Email this article to a friend

A 'carer' holds the hand of 92-year-old man. (Odd Andersen / Afp / Getty Images)

The Ambiguities of Care

As they grow older, women may find themselves once again enlisted as unpaid caretakers.

BY Jane Miller

Caring for a sick spouse feels rather as motherhood felt. Lots of good advice, but in the end you have to do it yourself.

My husband, Karl, is ill, and I am now officially his “carer.” I even get letters addressing me as “Dear Carer.” “Carer” is a newish word here and for some reason it makes me uncomfortable. It barely appears in the Oxford English Dictionary, and until recently, it was used as Robert Browning used it in an 1850 poem, in which there is “a carer for none of it”—the “I don’t care a hoot or a straw or a button or a damn” kind of carer. As a child I did the usual amount of “not caring.” An “I don’t care” from me would be met characteristically with, “Don’t care was made to care.”

Assuring us that the word “care” doesn’t have its roots in the Latin “cura” (which means almost the same as “care”) or “caritas” (which does too), the OED also reminds us that the word “care” originally meant trouble, suffering, illness and so on, and comes from Anglo-Saxon. That meaning somehow flipped into “taking care” to avoid such miseries and then into something like concern, taking an interest in, even liking or loving, and, perhaps, looking after someone weighed down by the cares of the world, who might very easily be oneself. The parting shot of everyone currently visiting us in order to help me be a better carer is, invariably, “Take care.”

Perform a Google search for “carer” and you will find that a carer is typically an unpaid helper of a friend or relation. But that bypasses the huge number of courses nowadays that claim to train people for the “caring professions.” In this country, professional “carers” are usually very badly paid and asked to do the things that doctors and nurses don’t do, and to do them in record time. And they are frequently blamed for not doing these things as well as we ordinary people would do it.

In my role as a carer, I am invited to explore my recently acquired identity in seminars and gatherings of other carers. The difficulty there is that like others in the same position, I would need to employ another carer in order to leave the house to attend such gatherings. Instead, I stay at home, attempting to mitigate my husband’s woes, besieged by professional carers of different stripes, sent by busy doctors with no time for you. These carers are employed by several institutions—the National Health Service and local social services, among others—which duplicate each other’s offerings, and sometimes appear barely aware of each other’s existence. Most offerers of care are privately operated these days and their services are then sold to the state in the hope of making a profit, so perhaps it isn’t surprising that they seem to be competing with one another.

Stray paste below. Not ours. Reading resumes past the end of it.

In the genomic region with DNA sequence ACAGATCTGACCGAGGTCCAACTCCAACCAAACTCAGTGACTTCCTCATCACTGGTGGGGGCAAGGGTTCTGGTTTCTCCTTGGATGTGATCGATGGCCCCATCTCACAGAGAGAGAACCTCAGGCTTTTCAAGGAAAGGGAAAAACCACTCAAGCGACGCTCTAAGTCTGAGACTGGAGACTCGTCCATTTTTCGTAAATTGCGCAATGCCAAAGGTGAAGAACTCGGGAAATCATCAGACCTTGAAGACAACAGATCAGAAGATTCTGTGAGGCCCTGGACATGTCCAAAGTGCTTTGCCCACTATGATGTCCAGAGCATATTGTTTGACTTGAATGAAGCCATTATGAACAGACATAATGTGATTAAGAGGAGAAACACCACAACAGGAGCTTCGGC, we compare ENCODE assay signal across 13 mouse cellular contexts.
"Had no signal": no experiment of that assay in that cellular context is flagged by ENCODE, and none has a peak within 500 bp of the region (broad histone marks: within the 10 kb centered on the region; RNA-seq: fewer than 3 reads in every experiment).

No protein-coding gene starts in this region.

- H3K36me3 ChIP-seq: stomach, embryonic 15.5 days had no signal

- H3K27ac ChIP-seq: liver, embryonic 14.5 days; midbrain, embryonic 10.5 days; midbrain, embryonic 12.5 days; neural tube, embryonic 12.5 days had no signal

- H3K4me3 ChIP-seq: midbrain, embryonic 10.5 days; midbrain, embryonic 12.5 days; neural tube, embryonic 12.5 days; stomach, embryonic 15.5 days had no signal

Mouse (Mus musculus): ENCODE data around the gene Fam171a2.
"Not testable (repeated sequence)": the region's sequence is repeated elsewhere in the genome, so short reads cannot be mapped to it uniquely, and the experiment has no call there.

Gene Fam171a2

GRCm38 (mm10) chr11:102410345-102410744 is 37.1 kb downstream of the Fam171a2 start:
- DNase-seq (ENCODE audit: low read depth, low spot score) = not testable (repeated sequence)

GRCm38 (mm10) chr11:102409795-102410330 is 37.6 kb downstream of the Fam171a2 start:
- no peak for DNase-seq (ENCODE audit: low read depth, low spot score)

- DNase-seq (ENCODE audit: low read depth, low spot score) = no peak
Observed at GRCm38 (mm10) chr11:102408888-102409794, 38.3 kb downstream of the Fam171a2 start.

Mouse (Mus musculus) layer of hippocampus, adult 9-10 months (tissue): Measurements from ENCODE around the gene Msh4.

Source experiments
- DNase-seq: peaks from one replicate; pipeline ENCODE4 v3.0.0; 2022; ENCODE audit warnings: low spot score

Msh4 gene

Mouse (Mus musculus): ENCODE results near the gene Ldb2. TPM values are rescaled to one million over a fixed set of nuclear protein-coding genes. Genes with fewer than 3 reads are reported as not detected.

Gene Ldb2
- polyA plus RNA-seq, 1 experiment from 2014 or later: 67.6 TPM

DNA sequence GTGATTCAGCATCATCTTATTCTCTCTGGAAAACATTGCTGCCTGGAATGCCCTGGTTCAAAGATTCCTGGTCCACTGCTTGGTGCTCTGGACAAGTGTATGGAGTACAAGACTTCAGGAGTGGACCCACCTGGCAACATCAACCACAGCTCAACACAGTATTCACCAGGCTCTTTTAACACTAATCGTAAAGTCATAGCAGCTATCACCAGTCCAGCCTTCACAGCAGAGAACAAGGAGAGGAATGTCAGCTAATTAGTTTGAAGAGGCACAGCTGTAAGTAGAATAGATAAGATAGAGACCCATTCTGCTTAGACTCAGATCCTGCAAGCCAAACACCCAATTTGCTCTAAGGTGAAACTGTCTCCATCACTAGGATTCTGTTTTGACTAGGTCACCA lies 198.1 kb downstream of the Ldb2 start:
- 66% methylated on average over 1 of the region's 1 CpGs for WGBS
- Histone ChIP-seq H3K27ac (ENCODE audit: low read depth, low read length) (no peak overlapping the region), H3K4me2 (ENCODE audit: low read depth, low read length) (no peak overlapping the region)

In one day I may be visited by someone suggesting I get a carpenter to put a handle above the bath or a board across it, and someone else taking blood or urine samples, while a third will advise about what are safe quantities of morphine and other painkillers for me to administer, a fourth will propose tempting delicacies I might prepare for my husband, and a fifth will inquire about his and my own spiritual condition. These are all carers, and they sometimes spend quite long stretches of time telling me about their own and other forms of care I could make use of and pay for. They are always young, pretty and kind, anxious to help and concerned for me. In the end, through nobody’s fault, nothing much has changed. I have made several cups of tea for them and am almost too exhausted to take a cup up to my husband, who is the patient victim of all this care and appalled to find himself in need of it all.

It feels rather as motherhood felt. Lots of good advice, but in the end you have to do it yourself. The patient, like a new baby, is there for you to learn on. And the worst bit of that is that you’re supposed to have a natural talent for caring—all decent people have—as all women are expected to have a natural motherly streak. You’re also expected to make intelligent use of all that advice pouring out from the professionals, which is likely to be contradictory and prey to fashion. And meanwhile, the object of all this attention is ill, in pain, and not all that interested in the condition of your learning curve any more than your first baby was.

Jane Miller first worked in publishing, then as an English teacher and finally at the London University Institute of Education. She retired as Professor Emeritus in 1998.

View Comments